Performer Yusuke Onuki

Performer Yusuke Onuki Photo courtesy of HoriPro

Performer Yusuke Onuki Reflecting on Dorian Gray, Dancing, Singing and Acting

Photo courtesy of HoriPro

Interview by Miyuki Kawai

TJ: How did you first get into dancing? What styles of dance have you trained to do?
ONUKI: My mother is a dancer and runs a dance studio, so I naturally started to learn dancing. I started with jazz and modern dance. But when I was a primary school student, I saw “Rave2001,” a TV dance program, and got interested in street dancing. I began taking dance lessons and was into street dancing in junior high and high school. And gradually I started to be interested in contemporary dance and ballet.

TJ: What is your favorite style of dance?
ONUKI: In terms of music, hip-hop or house dance. But I really feel that ballet is important because it is basic. When I dance on my own, I prefer contemporary or free dance.

TJ: You are performing the lead role with Richard Winsor in “Dorian Gray” from July 11to15.Can you tell us how the two of you collaborate in this role?
ONUKI: I practice with Richard. He is gorgeous and inspiring. He looks like Dorian as he is, but as I’m Japanese, I don’t, so I try to show the sexual charms of Japanese.

TJ: Do you need to speak English with Richard or the choreographer Matthew Bourne?
ONUKI: I talk with them in English generally, but for detailed directions, I need an interpreter. I really feel the need to be proficient in English.

TJ: What do you think of the choreography of “Dorian Gray”?
ONUKI: It is more like acting rather than pure dancing.


TJ: I understand that in “Cabaret” you also needed to act and sing. Have you studied acting or singing? Which was more challenging for you?
ONUKI: When I was in “Romeo and Juliet” in 2011, I discovered the power of acting and singing. Before that, I thought dancing was the best. But I was inspired by that experience and took acting and singing lessons. I was so glad to be cast for “Cabaret” in 2012, and had to train for the show for one and
a half months. It was incredibly tough. But it was a wonderful experience that changed my whole way of feeling. The biggest factor was my responsibility as a main cast member. Before that, I could follow other people. The pressure and expectations on being one of the main cast members made me grow. In“Romeo and Juliet,” I played a dancer representing death. So I watched a lot of horror movies to learn how to terrify people.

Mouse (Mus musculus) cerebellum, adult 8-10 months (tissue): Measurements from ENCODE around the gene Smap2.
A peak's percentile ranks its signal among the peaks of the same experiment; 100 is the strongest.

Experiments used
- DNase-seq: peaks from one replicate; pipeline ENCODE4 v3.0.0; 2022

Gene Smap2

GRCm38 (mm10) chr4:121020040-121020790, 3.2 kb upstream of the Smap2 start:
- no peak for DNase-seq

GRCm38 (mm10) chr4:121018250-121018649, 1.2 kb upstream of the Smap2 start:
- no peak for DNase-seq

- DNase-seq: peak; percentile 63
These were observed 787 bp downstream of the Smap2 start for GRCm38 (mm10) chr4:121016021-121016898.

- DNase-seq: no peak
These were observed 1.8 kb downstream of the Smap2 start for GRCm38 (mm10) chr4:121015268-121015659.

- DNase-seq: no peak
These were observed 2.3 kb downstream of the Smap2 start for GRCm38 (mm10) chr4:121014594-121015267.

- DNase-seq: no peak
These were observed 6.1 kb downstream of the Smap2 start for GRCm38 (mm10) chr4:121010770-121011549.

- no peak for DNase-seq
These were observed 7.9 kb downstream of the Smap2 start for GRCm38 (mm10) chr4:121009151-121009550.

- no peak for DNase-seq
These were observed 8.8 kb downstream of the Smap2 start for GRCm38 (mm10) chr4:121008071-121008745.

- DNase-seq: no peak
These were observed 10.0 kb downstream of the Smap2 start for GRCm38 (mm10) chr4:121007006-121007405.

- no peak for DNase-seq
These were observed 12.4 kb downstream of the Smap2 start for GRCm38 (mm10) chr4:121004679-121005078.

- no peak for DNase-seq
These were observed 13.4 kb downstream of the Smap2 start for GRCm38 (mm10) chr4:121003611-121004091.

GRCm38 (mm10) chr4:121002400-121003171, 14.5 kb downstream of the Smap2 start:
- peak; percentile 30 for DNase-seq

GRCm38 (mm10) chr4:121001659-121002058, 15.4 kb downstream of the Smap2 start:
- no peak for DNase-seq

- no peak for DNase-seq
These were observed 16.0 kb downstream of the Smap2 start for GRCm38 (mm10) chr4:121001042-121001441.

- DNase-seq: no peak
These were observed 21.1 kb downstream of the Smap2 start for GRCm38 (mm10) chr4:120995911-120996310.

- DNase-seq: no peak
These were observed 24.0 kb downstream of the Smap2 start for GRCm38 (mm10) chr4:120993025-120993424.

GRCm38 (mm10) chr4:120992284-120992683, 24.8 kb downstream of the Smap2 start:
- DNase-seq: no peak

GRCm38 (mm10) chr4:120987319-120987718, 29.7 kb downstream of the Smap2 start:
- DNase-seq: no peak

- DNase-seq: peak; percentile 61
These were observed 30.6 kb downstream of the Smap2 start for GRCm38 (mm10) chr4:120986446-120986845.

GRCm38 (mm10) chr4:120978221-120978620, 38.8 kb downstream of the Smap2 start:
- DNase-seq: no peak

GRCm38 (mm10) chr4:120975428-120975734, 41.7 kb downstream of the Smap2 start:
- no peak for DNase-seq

TJ: What similarities are there in dancing, acting and singing?
ONUKI: I thought that they were totally different, but recently I feel they are similar. They all express what I feel or what I want to communicate. I think that they have synergies that affect each other. Studying acting helps dancing, and dancing can also affect acting in a good way. Movement in dancing can be more meaningful, and make people share what is expressed. Heart is the most important thing for dancing, acting and singing. So I would like to continue dancing,
acting and singing in parallel.


TJ: As you know, Japan is bidding for the 2020 Summer Olympics. Do you think Tokyo would be a good location?
ONUKI: It would be good to have the Olympic Games in Tokyo because the economic effects would be advantageous for Japan. When people get wealthier, they will spend more money on seeing performances (I hope).


TJ: Do you have any special feeling for the Olympics because your grandfather was a gymnast who competed in the previous Tokyo Olympics?
ONUKI: Not especially. But the Olympic Games are very moving, and I love to watch Japanese athletes succeed.


TJ: What goals do you have for the future?
ONUKI: In the distant future, I want to own a theater and put on a variety of performances. Also, I now teach children at my mother’s dance studio, and I hope I can support them to realize their dreams. But as a performer, I want to dance, act and sing globally. For the time being, I also want to perform in New York because I love New York. It really inspires me.


TJ: What advice would you give to someone starting out in their dancing career?
ONUKI: I think anybody can be anything in any field if they appreciate every encounter they have. It is important to think of human relationships and to not forget the preciousness of other people’s support.


TJ: Do you have any hobbies?
ONUKI: In my free time, I enjoy movies and I love to travel. I also love skin diving and wall climbing. I often climb walls when I find suitable ones. Additionally, I like bungee jumping. It helps me to understand those terrifying moments that may be helpful in acting. Furthermore, I want to try skydiving. tj

The complete article is available in Issue #272. Click here to order from Amazon

Written By:

Miyuki Kawai

Staff Continued

Our Poll

Who would you like TJ to interview?

Masayoshi Son - 28.1%
Bill Gates - 40.6%
Hiroshi Mikitani - 22.5%
Richard Branson - 8.8%
The voting for this poll has ended on: August 1, 2016

Tokyo Journal

© 2018 Tokyo Journal International, Inc. All rights reserved